1. Bvlgari Octo Finissimo
Back in 2017, when the Octo Finissimo with the sandblasted titanium case and bracelet was introduced, I had this genuine feeling of excitement for a watch I hadn’t had in a long time. The Octo collection has been around since 2012, but I never gave it too much attention. But when the full titanium Automatic version was released in that understated color configuration with the sandblasted look…jackpot!
What do I love about the Octo Finissimo? Pretty much everything. Its unique case design, the characteristic but straightforward dial layout with the instantly recognizable typeface, the amazingly designed and very comfortable integrated bracelet, and its ultra-thin profile made possible by the record-breaking BVL 138 movement. It’s a package that is very hard to beat.
To be clear, it’s a full metal bracelet or nothing for me with the Octo Finissimo. The incredibly well designed integrated bracelet adds so much more to the watch I wouldn’t want to have it any other way. And as Robert-Jan rightfully stated in his article about the steel version earlier this year, considering its unique design, just over 12k price, and availability, it is currently a better option than the Royal Oak 15202ST.
2. Czapek Antarctique Terre Adélie
When the press images of the Czapek Antarctique were released, my first reaction was: “This looks very much like a 1970s German design. Change the Czapek logo with the Braun logo, and we’re good to go”. All jokes aside, I am very serious about the first part of that reaction. But very much in a good way. From the get-go, the retro-inspired design of the Czapek Antarctique impressed me a lot.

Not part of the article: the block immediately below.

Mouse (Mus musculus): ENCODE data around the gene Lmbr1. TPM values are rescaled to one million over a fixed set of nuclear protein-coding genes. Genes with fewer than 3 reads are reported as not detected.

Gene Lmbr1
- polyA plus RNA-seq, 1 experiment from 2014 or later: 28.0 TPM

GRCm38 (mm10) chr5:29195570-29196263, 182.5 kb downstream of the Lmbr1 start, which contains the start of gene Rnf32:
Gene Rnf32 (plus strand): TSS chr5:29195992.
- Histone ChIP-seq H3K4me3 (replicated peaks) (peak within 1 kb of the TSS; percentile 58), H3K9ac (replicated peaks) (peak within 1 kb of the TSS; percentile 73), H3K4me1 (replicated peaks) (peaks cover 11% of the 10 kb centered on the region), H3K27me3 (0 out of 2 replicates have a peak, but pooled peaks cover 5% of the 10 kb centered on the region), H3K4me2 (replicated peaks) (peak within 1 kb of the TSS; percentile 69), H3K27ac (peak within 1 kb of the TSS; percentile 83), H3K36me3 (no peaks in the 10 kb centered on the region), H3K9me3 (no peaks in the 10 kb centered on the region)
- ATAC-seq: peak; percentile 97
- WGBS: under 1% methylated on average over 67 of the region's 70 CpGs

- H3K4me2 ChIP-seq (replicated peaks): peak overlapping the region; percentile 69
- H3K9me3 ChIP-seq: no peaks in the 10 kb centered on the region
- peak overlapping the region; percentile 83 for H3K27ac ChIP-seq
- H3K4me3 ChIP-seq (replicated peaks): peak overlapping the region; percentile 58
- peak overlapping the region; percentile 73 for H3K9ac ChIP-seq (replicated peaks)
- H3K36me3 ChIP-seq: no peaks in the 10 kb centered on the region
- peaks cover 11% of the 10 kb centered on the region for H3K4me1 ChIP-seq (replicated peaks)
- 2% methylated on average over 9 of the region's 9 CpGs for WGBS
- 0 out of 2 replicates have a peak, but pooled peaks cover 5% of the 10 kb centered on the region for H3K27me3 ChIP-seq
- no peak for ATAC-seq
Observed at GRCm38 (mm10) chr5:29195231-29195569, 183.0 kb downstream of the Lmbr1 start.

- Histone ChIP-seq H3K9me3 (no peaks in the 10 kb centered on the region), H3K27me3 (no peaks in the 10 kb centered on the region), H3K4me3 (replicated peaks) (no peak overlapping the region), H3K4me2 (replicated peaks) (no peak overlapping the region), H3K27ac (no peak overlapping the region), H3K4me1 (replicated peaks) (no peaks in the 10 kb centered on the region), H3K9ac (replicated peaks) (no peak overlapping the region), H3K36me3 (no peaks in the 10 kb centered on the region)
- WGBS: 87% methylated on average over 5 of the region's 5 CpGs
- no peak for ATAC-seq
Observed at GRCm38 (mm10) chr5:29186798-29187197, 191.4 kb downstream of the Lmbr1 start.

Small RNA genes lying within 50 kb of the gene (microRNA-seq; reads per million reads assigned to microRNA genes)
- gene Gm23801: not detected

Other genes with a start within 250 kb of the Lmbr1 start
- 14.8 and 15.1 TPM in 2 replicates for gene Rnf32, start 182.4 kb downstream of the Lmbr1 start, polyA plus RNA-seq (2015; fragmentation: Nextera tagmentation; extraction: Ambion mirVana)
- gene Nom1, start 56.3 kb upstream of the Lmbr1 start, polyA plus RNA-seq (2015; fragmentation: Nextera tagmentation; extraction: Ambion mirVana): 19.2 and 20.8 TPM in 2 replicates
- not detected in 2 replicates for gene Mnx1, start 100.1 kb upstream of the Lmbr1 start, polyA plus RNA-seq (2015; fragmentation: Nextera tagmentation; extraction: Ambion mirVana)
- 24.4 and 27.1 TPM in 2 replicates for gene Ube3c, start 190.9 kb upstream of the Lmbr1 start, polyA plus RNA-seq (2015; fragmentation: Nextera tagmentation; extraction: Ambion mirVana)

What I adore about it above all else is that is doesn’t take specific design cues from any of the heavy hitters that defined the category. It’s absolutely in the same category of watches, but it has its own unique identity. Add the spectacular in-house developed automatic SXH5.01 movement on top of that with its eye-catching gold micro-rotor and skeletonized bridges, and this Czapek Antarctique is a winner.
In his review of the Antarctique Terre Adélie Secret Alloy, Rob was not just impressed. He was ready to remortgage his house to cough up the necessary 19k Euros. And that makes two of us. That is if they brush the center links of that stunning bracelet. But it’s easy for us to say that now as all the different versions sold out within 18 days,
3. Zenith DEFY Classic 41mm
The Zenith Defy Classic had to grow on me. But like so many times before, it was seeing the watch “in the metal” that made it click with me. Speaking of metal, you might have noticed how I did not make this Top-5 about luxury steel sports watches. The reduced weight of titanium perfectly adds to the “sports” part of the category. It’s why this Zenith DEFY Classic in titanium is on this list. But it took me a while to warm up to the watch. The case design seemed okay but not great, the blue dials looked way too shiny, and I wasn’t a fan of the white date disc.
My initial doubts changed when I saw Gerard’s DEFY Classic 41mm from up close. Gerard perfectly explained it in his review of the watch — this is a great total package. The overall design of the DEFY Classic 41mm is executed well. The layered feel of the dial is stunning. The base is the blue metallic dial that turned out to be less shiny than expected.
Above the dial, the hour markers seem to float and the great handset that floats on top of both the dial and the markers. The titanium bracelet of the DEFY Classic looks great and is very comfortable. Add the in-house Zenith Elite 670 movement and its 6.5k list price, and this not only a great looking watch, but it is also a very affordable one. And that seems to be a rarity within this category of watches.